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Air Quality During Wildfires: How to Stay Safe

Air Quality During Wildfires: How to Stay Safe

Even if you are far enough away from a wildfire that you cannot see smoke or the fire itself, the air in your local area can still be unsafe. Understanding and measuring wildfire air quality goes beyond visible smoke. Smoke contains particulates that are too small to see, but this can be especially dangerous because they're small enough to enter your lungs.

In addition, the smoke from wildfires contains toxic substances that can have both immediate and long-term health effects, especially in those who are sensitive to smoke and have lung conditions that can cause breathing difficulties.

How Does Wildfire Smoke Affect the Air?

The air quality during fires can affect local air quality conditions for hundreds or even thousands of miles away The most important thing to understand about wildfire smoke and air quality is that you do not have to see visible smoke for the air quality to be dangerous. Local media and weather stations can give you general information about trends affecting air quality from fires, but to keep you and your family safe, it is important to have information that is relevant to the immediate area surrounding your home.

This will allow you to plan and take action as needed. That is why the AQI and AirLink Monitor should be an important part of your safety plan. If you live in wildfire territory, this is as essential as having a smoke detector and carbon monoxide detector in your home.

Can Wildfire Smoke Make You Sick?

It is important to monitor the air quality during wildfires because it can be harmful or dangerous even before you can see or smell the smoke. Smoke from western wildfires can drift as far as the East Coast, depending on weather conditions and the size of fires.

This means that someone in New York can be affected by wildfires on the West Coast. That’s why monitoring air quality (using tools like Davis’ AirLink Monitor) is especially important for those who have lung conditions, are prone to asthma, have immune system disorders, heart conditions, and other health conditions that could be affected by air quality.

How Do I Monitor the Air Quality During a Wildfire?

Many factors can affect wildfire air quality, such as local weather conditions, humidity, and the amount of fire control. Davis air quality monitors provide you with up-to-the-minute information on particulates from smoke in your area.

You can also view the data on your smartphone or PC using the WeatherLink app. It provides a handy graph that allows you to see whether particulate levels have gone up or down so that you can make plans. The data shows a scale that helps you determine whether the levels are mild, moderate, or pose a significant threat.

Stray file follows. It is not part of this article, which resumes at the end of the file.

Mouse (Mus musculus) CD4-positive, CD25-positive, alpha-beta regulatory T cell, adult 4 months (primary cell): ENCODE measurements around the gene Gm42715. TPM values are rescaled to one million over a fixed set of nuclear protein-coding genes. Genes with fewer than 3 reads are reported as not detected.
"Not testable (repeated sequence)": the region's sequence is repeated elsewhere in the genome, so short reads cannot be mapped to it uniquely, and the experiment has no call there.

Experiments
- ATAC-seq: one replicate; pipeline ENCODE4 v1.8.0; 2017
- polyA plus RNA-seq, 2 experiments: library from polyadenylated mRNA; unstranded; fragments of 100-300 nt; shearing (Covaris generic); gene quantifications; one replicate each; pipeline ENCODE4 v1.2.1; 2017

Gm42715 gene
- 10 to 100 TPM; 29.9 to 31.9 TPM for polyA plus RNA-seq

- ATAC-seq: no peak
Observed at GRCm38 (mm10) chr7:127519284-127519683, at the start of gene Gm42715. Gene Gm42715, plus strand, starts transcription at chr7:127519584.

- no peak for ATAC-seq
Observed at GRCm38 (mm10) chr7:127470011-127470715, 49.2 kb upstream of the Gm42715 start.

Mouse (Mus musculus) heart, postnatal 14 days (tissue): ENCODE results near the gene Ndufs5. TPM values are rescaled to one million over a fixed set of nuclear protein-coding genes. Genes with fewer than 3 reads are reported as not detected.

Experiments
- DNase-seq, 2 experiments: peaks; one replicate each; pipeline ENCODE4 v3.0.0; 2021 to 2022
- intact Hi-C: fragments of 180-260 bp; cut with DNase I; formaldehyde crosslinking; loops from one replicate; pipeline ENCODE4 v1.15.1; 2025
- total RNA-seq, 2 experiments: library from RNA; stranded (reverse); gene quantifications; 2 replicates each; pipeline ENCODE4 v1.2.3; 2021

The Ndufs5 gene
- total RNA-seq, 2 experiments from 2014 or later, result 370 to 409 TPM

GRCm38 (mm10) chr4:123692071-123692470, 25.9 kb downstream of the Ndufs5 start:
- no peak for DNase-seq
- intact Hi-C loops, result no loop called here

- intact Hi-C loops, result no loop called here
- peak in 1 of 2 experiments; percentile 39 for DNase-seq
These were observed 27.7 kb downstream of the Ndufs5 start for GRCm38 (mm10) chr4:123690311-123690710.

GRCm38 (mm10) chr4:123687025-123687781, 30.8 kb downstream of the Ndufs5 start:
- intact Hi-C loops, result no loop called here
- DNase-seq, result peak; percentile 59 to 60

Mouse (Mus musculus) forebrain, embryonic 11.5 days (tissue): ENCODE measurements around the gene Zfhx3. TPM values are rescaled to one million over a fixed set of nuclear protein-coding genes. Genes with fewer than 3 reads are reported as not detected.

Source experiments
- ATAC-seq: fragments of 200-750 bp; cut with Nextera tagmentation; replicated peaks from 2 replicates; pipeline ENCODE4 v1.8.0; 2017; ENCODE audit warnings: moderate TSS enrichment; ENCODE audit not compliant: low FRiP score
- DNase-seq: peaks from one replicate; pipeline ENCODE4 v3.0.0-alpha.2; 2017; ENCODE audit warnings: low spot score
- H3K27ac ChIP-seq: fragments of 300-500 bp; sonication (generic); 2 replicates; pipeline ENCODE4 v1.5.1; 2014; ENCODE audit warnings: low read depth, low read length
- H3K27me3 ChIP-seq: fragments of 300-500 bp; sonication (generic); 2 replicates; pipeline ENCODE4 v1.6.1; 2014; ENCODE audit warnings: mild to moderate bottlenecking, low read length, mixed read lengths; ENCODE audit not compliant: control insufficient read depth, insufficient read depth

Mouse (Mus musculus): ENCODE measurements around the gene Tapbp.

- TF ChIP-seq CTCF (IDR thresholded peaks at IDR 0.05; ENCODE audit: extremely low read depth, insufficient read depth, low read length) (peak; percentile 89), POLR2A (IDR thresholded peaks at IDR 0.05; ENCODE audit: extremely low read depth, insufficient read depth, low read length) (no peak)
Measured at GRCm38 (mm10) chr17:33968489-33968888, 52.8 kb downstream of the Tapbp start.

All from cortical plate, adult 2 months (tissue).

What can you do about it?

If you live where wildfires threaten, you are well aware of the need to minimize fire risk to your property. You've gotten rid of flammables around your house, created a defensible space, and are careful with any flames or sources of ignition. You are prepared to evacuate when ordered.

But as we learned last year, wildfires that are far enough away that there is no threat to your property present a risk to your health, and it is one you can prepare for. EVERYONE who breathes in the western U.S. can do one more thing: get your AirLink air quality monitors installed.

Researchers at San Jose State University Wildfire Interdisciplinary Research Center are confirming what we all suspect: in a recent tweet they said the 2021 wildfire season will be “grim.”

The west is experiencing a megadrought, possibly the worst in 1,200 years. California, in particular, is dry as a bone. Plenty of dry fuel awaits the spark, the tossed cigarette, the lightning strike, the gender reveal party fail, and we’re back to the hot and horrific nightmare scenario of multiple wildfires throughout the state. Once again, it’s likely the news will be full of stories of loss of wildlands, businesses, animals, homes, and, worst of all, lives. Many costs of wildfires can be quantified, such as firefighting costs and structure loss. But harder to quantify are the costs to public health. The California Council on Science and Technology says these costs are likely to be in the billions of dollars and might even exceed the costs of quantifiable categories.